Everyone taking exams this year has definitely found it difficult, especially in light of the recent disruptions brought on by the epidemic and labor unrest. Some argue that it is still too early for examinations to return to their pre-COVID levels because some students are still catching up on the knowledge they lost during the COVID-19 era. Even though students have been told that their grades might not be as good as in past years, it’s crucial for them to keep in mind that they still managed to get here! examinations are not easy to take, and for many people they are seldom enjoyable, but many nevertheless turned up and took the examinations.

The kids of this year have survived one of the most turbulent periods in educational history. The fact that they are continuing with their lives after receiving their exam results speaks volumes about their accomplishment in and of itself.

Here are my top five suggestions for dealing with how you’re feeling and what constructive steps you may now take for anyone who may be upset or disheartened by their exam results. I understand that right now, your results may seem to be the end-all and be-all.

Top advice:

• Don’t panic: If your results aren’t quite what you were expecting for, you’re going to be disappointed. Don’t fight it; instead, allow yourself to be disappointed for a while. Then, start thinking about your next steps practically and remind yourself of your goals. You are comparing your results to those of recent years, which were marked using a completely different system, and it is possible that your results have been altered by a number of factors beyond your control. You failed, but you won’t ever have a mark against your name. Even if you have to retake a module or a test, you can still perform well and be successful.

• Discuss it: Let your loved ones know how you’re feeling so they can be there for you. Also, if your results aren’t what you expected, don’t be hesitant to talk to your teachers. They have probably seen their students in this circumstance many times and know how to handle it. Ask them where they think your strengths are and how you can enhance your performance if you retake a module or exam as you discuss your alternatives moving forward.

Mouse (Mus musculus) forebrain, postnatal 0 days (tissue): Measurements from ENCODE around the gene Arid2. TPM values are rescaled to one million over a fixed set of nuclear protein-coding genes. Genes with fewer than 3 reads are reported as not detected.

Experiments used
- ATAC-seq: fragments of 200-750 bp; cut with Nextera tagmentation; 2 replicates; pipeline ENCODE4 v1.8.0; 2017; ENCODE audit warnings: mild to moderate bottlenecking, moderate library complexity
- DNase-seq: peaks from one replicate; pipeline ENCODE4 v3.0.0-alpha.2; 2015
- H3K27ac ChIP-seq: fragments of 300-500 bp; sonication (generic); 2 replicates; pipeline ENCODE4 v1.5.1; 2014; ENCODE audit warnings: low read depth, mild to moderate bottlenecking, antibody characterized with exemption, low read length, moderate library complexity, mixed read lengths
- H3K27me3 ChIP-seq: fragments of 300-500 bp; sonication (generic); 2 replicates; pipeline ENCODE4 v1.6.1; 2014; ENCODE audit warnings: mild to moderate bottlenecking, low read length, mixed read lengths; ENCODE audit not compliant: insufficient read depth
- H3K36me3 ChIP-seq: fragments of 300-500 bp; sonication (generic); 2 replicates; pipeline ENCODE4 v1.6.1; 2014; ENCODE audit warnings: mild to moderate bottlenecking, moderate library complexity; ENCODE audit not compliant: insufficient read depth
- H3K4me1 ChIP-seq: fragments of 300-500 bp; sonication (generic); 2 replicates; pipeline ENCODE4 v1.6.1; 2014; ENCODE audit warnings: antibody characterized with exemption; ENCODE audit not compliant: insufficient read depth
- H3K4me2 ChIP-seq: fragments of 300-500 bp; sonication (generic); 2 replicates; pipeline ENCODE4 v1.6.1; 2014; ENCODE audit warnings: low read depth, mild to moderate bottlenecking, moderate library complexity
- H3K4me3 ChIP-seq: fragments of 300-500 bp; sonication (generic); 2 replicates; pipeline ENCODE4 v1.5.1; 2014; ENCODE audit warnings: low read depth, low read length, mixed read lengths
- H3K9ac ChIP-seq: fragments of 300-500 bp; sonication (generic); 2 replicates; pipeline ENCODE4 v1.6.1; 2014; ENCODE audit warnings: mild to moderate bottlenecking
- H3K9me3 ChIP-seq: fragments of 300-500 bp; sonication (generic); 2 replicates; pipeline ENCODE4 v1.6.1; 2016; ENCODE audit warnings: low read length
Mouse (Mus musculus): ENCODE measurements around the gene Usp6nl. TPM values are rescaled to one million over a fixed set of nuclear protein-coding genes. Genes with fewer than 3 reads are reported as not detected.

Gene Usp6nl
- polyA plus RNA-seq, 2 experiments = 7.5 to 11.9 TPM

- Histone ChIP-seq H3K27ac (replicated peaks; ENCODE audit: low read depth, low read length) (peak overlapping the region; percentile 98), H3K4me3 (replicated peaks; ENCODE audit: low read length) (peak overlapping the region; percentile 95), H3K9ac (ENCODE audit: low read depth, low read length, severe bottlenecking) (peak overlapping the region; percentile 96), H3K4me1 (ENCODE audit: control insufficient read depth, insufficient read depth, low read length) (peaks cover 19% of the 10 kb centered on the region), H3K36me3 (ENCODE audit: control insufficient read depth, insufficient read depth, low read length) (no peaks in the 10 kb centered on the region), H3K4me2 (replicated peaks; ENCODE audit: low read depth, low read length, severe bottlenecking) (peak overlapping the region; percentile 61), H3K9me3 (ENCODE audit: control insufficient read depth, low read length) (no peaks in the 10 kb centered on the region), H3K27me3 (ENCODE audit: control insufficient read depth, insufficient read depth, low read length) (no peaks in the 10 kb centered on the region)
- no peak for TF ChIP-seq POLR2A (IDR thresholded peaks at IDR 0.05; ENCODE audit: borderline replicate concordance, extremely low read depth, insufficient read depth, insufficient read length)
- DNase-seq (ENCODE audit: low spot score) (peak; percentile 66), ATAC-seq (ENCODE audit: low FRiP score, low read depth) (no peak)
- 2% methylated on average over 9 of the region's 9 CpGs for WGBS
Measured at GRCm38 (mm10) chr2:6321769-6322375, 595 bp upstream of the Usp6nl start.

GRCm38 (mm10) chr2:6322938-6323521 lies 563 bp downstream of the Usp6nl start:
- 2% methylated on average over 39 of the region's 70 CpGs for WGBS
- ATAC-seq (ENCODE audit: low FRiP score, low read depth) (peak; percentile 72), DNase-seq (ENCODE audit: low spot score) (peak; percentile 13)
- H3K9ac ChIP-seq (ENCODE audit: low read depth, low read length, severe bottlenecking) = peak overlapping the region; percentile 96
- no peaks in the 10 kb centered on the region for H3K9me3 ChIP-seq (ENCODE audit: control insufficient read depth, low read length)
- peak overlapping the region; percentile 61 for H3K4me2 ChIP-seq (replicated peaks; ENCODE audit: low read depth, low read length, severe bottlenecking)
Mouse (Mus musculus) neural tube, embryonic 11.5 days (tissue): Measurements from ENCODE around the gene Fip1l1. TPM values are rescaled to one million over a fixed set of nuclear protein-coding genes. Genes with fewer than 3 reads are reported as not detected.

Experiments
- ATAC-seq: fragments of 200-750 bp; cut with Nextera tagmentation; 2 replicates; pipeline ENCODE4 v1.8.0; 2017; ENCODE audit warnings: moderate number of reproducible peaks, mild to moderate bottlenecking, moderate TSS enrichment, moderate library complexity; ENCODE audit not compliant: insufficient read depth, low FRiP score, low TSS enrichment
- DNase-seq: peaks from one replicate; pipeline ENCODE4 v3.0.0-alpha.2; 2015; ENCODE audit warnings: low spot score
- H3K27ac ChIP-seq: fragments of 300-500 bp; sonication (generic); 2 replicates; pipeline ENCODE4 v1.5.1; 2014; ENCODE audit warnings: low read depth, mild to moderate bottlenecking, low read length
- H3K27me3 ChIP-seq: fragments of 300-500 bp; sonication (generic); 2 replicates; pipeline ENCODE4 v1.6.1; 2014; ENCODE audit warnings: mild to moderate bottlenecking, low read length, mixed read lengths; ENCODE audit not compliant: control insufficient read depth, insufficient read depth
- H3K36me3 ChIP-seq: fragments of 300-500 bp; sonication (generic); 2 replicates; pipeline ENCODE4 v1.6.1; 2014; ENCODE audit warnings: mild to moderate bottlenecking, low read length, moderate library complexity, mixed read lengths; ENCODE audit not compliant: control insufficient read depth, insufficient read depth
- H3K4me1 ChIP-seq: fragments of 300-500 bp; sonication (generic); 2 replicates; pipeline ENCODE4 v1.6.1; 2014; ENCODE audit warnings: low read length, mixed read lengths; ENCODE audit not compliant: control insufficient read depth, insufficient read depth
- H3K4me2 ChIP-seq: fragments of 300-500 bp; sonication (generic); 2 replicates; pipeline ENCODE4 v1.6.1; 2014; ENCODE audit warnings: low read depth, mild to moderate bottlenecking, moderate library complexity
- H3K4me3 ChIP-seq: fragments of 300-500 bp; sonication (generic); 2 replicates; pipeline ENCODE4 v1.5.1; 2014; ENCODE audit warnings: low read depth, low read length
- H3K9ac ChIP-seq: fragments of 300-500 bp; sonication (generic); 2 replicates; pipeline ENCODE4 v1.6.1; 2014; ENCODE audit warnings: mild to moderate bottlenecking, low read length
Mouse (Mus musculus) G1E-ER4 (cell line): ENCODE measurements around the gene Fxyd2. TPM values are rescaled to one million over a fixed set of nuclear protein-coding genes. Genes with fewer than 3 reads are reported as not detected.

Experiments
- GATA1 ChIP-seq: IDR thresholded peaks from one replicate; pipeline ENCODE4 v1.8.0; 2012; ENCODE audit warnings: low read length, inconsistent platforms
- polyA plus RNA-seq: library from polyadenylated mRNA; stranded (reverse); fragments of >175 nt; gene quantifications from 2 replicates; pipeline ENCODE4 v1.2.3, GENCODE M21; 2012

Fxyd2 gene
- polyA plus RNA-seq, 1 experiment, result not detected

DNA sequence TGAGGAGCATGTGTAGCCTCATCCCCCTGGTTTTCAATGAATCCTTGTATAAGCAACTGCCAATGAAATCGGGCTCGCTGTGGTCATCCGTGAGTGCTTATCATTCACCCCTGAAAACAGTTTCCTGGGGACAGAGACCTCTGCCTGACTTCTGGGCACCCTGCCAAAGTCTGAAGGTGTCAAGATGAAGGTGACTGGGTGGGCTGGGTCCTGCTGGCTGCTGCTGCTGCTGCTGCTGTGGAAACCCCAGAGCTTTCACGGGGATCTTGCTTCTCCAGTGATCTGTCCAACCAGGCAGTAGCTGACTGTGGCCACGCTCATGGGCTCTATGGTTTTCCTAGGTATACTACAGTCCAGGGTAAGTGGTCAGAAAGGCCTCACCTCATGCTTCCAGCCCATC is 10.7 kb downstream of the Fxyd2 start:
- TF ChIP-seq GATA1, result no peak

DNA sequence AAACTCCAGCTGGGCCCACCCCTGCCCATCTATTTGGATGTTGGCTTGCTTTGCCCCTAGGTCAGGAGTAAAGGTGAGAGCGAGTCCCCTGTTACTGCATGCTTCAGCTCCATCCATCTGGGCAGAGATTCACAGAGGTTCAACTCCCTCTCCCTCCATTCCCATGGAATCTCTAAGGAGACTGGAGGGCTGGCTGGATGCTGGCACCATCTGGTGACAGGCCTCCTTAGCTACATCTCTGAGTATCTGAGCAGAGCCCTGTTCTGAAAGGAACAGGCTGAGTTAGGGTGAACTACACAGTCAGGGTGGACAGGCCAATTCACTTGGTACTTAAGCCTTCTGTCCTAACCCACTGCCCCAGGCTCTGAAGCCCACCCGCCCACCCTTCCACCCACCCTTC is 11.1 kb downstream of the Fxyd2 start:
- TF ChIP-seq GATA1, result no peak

• Request assistance: In addition to your professors, think about contacting the pastoral support staff or career counselors at your school. Consult tutors or other educators if you require more support, especially for re-sits. Additionally, don’t be afraid to get in touch with experts in your preferred field to learn more about their career routes and get suggestions on how to be successful on your trip.

• Think about a backup plan: You can attain your objectives and desires in a variety of ways other than just getting good exam grades. Keep in mind that “clearing” doesn’t have to be a bad thing; if your outcomes weren’t what you were hoping for, it can be your best friend! Additionally, keep in mind that while GCSEs may be a useful pathway for kids hoping to continue on to A Levels, they may not have as much significance for students whose interests lie elsewhere. Students pursuing skilled, practical, or vocational occupations may benefit more from credentials like BTECs and apprenticeships.

• Assess your strengths and interests: Invest some time in figuring out what motivates and fascinates you the most. There may be other educational or professional opportunities that better utilize your skills and fit your interests if the exam results don’t match your goals. Above all, avoid comparing yourself to others. Everybody’s path through education is unique.